Sexism works both Ways


On the back of some quite negative publicity I have read about men and childminding during the Corona Crisis, I realised that sexism works both ways. And I felt the need to show a different side of the story. It is obviously going to be a very personal point of view from within our family. Nevertheless I don‘t think that my husband John is an edge case. If we still do live in a world where men are misogynistic and can‘t or don‘t want to look after their children, I am even more lucky to have found the one and only super husband & daddy.

„Feminists shouting sexism all over“

I don‘t mind “Men-are-from-Mars-and-Women-from-Venus Jokes“. Men and women are different by nature. They have different strengths and skill sets, often complementing each other. Generalising and joking about their flaws can be humorous. Especially when both sides are aware that it involves stereotyping and exaggerations.

A friend of mine sent me a video the other day about what would happen if women went on strike. It was hilarious! Men were holding crying babies, unable to work out what to do with them. Business men in suits panicking over having to pick up their little ones from kindergarten for the first time. Men at home clueless how to look after domestic stuff. It clearly was exaggerated and sarcastic which I don‘t have a problem with as such.

But jokes like that don‘t seem to work the other way around. Feminists would be shouting „sexism“ from all over. Why is it that we find it very funny when men are put down or made fun of when it comes to child rearing? But jokingly criticizing women‘s driving or mechanical skills  – which is obviously as clichéd – is sexism?

Men against Women

What I have noticed – even more during the Corona Crisis  – is that often it is men against women. As if it was a competition that has to be won by either side. What happened to being partners? Making use of what we both bring to the table and work as a team? Rather than just finger pointing and jumping all over each other’s flaws.

I am not saying that we never have these – let‘s call them gender-based – arguments at home. Who is more tired? How many hours did I look after the kids on the weekend and how many hours did he etc.? Who deserves a break more?  We do argue about these things, because it can be tough at times. Looking after two small children 24/7 in your own four walls while working from home is a challenge that grew exorbitantly during the pandemic.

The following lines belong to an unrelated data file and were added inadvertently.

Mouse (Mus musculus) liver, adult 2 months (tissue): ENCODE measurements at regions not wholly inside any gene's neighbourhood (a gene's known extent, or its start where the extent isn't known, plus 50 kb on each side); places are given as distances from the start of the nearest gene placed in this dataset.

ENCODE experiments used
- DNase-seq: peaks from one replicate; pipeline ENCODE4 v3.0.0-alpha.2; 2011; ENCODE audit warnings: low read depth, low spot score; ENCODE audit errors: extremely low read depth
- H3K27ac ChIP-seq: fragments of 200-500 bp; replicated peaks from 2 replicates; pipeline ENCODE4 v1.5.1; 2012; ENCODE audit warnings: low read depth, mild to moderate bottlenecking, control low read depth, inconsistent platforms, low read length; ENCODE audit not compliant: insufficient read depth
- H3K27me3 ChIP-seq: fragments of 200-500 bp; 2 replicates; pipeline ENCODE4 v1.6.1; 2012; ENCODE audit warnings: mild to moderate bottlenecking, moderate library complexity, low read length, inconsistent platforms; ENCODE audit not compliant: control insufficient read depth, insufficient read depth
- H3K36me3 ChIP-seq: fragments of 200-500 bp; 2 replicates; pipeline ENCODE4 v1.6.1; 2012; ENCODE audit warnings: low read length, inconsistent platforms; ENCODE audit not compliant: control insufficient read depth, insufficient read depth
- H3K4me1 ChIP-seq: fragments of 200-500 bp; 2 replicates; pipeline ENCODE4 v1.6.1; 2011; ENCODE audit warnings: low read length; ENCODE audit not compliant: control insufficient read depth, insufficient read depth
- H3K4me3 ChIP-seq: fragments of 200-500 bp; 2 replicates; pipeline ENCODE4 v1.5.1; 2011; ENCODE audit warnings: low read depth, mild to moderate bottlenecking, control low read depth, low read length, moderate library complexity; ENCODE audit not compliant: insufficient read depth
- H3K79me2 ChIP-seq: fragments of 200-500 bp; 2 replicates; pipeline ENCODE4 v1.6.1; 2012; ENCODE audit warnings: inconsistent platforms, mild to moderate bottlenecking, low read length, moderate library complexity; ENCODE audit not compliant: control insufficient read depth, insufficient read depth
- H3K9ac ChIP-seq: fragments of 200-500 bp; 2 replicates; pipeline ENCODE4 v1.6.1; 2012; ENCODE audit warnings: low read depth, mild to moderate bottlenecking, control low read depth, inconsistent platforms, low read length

However once our tempers have cooled down after above mentioned confrontations, we remind ourselves that we don‘t gain anything from winning in a marriage. (Well, except for half an hour extra sleep maybe at the cost of not talking to each other for a while.) We made agreements that we tend to stick to. And if we can‘t for one reason or another we try to compromise and re-adjust. Above all, we know that we are on each other‘s side and not in some strange pseudo-battle between male and female.

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Lazy Housewife vs. Career-oriented Husband

One of our biggest standing agreements is how we split the roles at home. My main task is to look after the children and the domestic chores in the house. John is the sole bread winner. We both have a big responsibility. But for some reason I find neither is perceived as such.

An example for the negative media coverage during the Corona Crisis that I mentioned at the start stated that women are the losers of the pandemic. They have to stay at home and look after the children whilst the men can continue their jobs as before. No one even considers the increased financial pressure now resting on the husband‘s shoulders whilst the mother gets to spend more time with the children. It might not have been the mother’s choice, but not necessarily the father’s either.